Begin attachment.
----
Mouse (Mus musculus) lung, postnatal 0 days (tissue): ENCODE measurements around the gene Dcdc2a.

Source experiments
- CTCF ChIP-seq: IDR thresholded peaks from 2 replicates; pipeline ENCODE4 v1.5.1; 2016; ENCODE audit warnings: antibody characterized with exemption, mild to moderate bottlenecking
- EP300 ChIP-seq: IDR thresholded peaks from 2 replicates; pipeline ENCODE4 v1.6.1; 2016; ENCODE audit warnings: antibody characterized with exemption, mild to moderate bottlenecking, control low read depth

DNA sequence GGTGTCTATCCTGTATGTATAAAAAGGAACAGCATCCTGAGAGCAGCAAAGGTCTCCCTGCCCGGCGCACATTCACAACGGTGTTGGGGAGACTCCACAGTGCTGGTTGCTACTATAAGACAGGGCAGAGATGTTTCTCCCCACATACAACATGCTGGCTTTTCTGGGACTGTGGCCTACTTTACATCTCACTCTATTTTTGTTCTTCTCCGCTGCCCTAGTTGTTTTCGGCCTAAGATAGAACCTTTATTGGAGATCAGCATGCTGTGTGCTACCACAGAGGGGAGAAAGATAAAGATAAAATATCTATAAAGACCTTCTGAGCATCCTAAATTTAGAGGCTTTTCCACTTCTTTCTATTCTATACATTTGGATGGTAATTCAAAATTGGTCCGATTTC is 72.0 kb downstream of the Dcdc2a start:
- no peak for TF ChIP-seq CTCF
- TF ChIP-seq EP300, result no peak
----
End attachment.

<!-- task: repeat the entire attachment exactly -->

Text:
Mouse (Mus musculus) lung, postnatal 0 days (tissue): ENCODE measurements around the gene Dcdc2a.

Source experiments
- CTCF ChIP-seq: IDR thresholded peaks from 2 replicates; pipeline ENCODE4 v1.5.1; 2016; ENCODE audit warnings: antibody characterized with exemption, mild to moderate bottlenecking
- EP300 ChIP-seq: IDR thresholded peaks from 2 replicates; pipeline ENCODE4 v1.6.1; 2016; ENCODE audit warnings: antibody characterized with exemption, mild to moderate bottlenecking, control low read depth

DNA sequence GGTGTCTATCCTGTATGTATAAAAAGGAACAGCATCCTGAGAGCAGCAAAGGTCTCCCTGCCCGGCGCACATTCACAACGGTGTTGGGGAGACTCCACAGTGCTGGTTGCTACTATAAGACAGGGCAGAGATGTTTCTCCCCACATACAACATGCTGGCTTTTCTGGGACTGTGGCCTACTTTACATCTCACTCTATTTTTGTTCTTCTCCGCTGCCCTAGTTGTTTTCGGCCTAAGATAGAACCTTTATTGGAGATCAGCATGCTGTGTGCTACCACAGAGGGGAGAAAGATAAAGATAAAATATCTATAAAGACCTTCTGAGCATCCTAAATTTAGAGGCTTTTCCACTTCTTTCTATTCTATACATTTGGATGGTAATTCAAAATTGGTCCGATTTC is 72.0 kb downstream of the Dcdc2a start:
- no peak for TF ChIP-seq CTCF
- TF ChIP-seq EP300, result no peak